What about snow Socks, Snow Chains, and Studs?

Under some conditions, you might require snow socks for your winter tires. Snow socks can improve driving for heavy snow fall, especially on country roads that do not get plowed often. Snow socks require effort to install, yet guarantee grip in deep snow. They’re made for shorter distances only. Highway driving requires winter tires.  

Some states require you to carry snow chains, just in case of snow fall. The chains can save cars from becoming stuck, since the snow removal process tends to take longer for warmer states that are less prepared for heavy snow. Snow chains are readily available at most car dealerships.

Only some places allow drivers to add studs to their winter tires. Studs can improve traction for accelerating and braking, as well as turning sharp corners, on snow-covered roads. They should be installed by an expert on brand new winter tires.

When to switch from all-seasons tires to winter tires

You should switch from all-seasons tires to winter tires on Thanksgiving and then change back to all-seasons tires at Easter. Follow this general guideline, within reason. Use your best judgment and change the tires based on the weather.

Snow tires normally last up to three seasons before needing to be replaced.

What to do with Spare All-Seasons Tires

Many people require winter tires and all-seasons tires for the changing of the seasons. You can store your tires in your garage, on your balcony, or if you require additional storage space, with your car dealer. Your car dealer may be able to give you a better deal for storage.

What If the Roads Are Wet?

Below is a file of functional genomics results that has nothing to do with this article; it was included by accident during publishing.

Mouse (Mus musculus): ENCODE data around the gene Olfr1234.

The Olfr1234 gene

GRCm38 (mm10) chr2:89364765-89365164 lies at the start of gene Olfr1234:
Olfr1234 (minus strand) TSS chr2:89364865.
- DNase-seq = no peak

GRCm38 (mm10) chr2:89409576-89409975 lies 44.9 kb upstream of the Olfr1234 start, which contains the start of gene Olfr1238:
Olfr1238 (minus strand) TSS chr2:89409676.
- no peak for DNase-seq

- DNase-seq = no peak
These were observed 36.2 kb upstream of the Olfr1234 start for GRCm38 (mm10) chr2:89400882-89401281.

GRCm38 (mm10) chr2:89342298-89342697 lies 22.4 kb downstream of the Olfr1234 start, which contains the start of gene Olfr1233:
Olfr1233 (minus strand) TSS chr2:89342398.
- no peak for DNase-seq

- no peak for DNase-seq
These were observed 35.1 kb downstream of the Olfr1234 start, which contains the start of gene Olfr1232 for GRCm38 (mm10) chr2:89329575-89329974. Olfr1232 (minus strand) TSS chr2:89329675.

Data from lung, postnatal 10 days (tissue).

Winter tires provide traction on icy, wet roads, yet don’t work in the summer. All-seasons tires can be used on wet roads in the summer because they have the correct firmness and tread to grip the asphalt. Long summers that experience heavy rain fall, require summer tires, since summer tires are even harder than all-seasons ones, providing the best grip on hot asphalt.

Read the Signs

When you’re out shopping for the tires, it’s important to know what the various symbols mean:

M+S, M/S, M&S, MS: Tires with M and S appearing together, indicate all-seasons tires, since M stands for mud and S stands for snow.

3PMSF: This code symbolizes winter tires that are suitable for medium-packed snow. Transport Canada recognizes a picture of a mountain with three peaks and a snow flake, as suitable for severe snow conditions.

Another way to know the difference between winter tires and all-seasons tires is to do the touch-test that checks for softness. Winter tires are softer to the touch, compared to all-seasons tires.

When you buy brand new tires, in store, you can rest assured that they’ll make you feel safe and comfortable for driving. When you buy second-hand, you may need to do a little extra research beforehand so that you end up getting a quality product. Whether your car is a luxury vehicle or a second-hand antique, a good set of tires improves driving, including general safety.

Good tires = Good life insurance.